This essay compares and contrasts Nicholson Baker’s book The Fermata and Sean Ellis’ feature film Cashback. While the film in not an official adaptation of the book, there is a striking resemblance on the level of the fabula. Both narrative texts focus on a young man who freezes time to undress women. As such, they offer classic examples of Laura Mulvey’s male gaze, although there is an evident difference in both men’s approach to women. Based on their actions, one would assume to feel more sympathy for Cashback’s Ben than for The Fermata’s Arno. However, a case is made for the opposite. A sympathetic reading position towards Arno and a lack in willingness to engage with Ben are argued based on four principles: the distinct structures of narration and focalization, the account of readership versus filmic excess, the effects of explicit versus implicit description, and a focus on the pleasure of the text. Throughout the argumentation, an appeal is made for more openness towards what Susan Sontag calls "the genuine spectrum of sexuality" ("Classical").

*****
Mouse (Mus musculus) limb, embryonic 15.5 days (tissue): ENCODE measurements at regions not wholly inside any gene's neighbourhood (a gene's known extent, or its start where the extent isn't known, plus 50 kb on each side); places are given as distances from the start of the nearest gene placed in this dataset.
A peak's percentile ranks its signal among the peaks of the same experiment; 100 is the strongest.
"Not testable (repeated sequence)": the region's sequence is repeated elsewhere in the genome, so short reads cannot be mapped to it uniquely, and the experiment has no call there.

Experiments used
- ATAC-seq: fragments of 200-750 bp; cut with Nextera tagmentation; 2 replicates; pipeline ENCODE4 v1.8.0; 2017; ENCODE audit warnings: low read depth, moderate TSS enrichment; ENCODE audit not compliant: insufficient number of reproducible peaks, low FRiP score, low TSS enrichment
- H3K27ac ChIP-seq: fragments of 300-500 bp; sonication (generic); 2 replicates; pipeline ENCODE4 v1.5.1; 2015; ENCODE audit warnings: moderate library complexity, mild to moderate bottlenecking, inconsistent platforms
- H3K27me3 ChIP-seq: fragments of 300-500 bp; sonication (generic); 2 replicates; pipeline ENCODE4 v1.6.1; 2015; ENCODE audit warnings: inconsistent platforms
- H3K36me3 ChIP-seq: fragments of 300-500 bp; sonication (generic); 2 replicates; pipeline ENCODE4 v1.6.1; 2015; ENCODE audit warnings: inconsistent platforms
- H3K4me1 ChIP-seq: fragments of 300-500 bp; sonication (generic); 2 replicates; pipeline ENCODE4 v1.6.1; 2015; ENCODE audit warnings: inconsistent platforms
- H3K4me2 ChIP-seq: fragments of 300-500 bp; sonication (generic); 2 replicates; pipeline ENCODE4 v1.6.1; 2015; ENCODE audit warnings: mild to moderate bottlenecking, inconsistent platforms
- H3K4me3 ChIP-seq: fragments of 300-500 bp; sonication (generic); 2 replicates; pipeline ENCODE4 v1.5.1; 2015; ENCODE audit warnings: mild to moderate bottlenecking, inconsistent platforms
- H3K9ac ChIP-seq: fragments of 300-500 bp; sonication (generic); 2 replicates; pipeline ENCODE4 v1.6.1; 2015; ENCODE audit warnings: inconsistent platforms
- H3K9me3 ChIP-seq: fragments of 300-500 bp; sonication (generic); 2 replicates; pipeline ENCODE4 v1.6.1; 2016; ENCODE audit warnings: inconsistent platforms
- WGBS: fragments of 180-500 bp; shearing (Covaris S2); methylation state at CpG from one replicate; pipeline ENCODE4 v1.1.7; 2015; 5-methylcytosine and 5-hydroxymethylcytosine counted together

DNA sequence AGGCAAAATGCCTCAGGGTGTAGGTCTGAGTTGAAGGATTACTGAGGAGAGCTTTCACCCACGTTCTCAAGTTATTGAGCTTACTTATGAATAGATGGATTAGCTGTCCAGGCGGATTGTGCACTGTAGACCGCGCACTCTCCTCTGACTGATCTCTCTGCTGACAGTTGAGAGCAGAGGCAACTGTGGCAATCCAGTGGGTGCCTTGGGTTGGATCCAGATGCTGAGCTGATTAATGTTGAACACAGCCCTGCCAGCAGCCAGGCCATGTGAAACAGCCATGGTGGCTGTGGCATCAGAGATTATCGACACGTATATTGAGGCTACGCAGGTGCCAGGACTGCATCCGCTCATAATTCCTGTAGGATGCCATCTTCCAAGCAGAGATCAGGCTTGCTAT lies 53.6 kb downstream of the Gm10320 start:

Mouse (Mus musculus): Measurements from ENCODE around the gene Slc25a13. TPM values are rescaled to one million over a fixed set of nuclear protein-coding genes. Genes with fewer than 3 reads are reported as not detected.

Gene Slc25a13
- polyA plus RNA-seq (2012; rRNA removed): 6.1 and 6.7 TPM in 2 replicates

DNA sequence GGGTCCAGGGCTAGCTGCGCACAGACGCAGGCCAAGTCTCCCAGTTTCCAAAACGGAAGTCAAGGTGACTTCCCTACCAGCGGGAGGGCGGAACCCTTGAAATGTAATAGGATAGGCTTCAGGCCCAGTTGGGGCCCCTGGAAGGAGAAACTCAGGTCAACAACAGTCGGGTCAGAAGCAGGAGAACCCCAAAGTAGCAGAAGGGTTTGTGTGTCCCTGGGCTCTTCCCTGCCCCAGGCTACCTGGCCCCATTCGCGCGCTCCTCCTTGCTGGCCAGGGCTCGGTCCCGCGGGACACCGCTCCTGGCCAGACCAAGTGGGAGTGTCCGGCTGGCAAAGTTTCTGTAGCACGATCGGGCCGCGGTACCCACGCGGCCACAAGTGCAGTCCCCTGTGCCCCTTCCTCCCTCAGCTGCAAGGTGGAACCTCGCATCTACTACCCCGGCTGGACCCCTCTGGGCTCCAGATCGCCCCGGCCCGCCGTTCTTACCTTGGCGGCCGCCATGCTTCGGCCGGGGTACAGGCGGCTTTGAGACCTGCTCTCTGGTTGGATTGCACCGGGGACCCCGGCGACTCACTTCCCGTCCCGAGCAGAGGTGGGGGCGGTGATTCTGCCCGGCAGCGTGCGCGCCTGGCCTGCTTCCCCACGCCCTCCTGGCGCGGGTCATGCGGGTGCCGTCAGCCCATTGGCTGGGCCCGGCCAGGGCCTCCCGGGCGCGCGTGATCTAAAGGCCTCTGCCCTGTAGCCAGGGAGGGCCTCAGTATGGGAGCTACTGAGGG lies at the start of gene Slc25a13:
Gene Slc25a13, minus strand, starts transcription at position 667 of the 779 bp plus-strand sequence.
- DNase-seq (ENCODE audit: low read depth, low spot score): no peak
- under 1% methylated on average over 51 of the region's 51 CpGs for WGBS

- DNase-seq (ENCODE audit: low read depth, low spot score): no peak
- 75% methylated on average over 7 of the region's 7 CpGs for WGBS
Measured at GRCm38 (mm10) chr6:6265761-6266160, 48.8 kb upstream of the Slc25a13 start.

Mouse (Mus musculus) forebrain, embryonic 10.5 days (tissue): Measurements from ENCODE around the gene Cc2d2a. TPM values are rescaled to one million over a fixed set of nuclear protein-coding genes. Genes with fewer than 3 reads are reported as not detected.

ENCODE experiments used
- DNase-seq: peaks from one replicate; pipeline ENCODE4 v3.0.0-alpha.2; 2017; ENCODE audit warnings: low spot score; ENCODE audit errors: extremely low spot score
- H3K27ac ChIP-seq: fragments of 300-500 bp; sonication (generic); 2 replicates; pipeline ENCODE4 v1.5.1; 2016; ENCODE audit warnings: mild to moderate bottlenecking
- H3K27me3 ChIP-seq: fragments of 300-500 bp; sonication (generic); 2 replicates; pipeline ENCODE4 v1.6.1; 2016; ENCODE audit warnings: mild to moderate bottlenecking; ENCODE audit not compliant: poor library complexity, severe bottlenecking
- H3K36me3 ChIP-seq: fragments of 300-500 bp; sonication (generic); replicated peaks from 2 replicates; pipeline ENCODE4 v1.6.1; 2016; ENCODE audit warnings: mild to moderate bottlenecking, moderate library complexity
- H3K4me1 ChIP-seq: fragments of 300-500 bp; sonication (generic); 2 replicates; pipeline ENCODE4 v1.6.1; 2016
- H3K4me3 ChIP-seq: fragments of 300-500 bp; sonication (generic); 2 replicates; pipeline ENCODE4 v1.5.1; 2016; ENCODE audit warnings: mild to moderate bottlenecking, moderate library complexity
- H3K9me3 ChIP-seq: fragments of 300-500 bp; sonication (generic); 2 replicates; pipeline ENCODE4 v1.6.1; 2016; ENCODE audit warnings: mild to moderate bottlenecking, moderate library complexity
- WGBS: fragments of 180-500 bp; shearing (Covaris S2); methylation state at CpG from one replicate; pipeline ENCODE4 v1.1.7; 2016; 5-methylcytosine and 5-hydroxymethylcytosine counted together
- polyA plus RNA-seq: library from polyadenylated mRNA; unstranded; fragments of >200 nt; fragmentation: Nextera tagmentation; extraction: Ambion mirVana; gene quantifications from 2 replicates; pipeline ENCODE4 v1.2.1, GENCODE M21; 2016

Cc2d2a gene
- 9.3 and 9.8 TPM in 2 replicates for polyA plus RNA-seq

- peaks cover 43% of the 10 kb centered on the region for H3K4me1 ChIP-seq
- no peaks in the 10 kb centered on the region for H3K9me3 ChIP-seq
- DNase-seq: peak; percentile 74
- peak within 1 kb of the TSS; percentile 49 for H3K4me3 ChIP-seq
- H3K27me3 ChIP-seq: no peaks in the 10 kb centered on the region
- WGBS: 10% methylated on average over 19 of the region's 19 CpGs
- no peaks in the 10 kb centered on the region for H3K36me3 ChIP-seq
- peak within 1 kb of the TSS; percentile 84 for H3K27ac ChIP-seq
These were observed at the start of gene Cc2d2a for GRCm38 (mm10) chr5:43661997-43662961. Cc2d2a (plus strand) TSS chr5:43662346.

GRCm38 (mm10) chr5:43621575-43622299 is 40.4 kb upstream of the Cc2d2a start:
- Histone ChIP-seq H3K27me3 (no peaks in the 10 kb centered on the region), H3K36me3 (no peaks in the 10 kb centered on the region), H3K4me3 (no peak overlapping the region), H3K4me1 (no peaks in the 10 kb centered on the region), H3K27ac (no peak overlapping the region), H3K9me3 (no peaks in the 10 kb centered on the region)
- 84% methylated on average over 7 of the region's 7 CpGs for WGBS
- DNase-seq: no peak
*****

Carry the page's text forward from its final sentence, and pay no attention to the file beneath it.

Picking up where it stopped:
Male gaze, narrative structure, adaptation, sexuality, subject position.
Digressions 1.1 (2015), pp. 44-54
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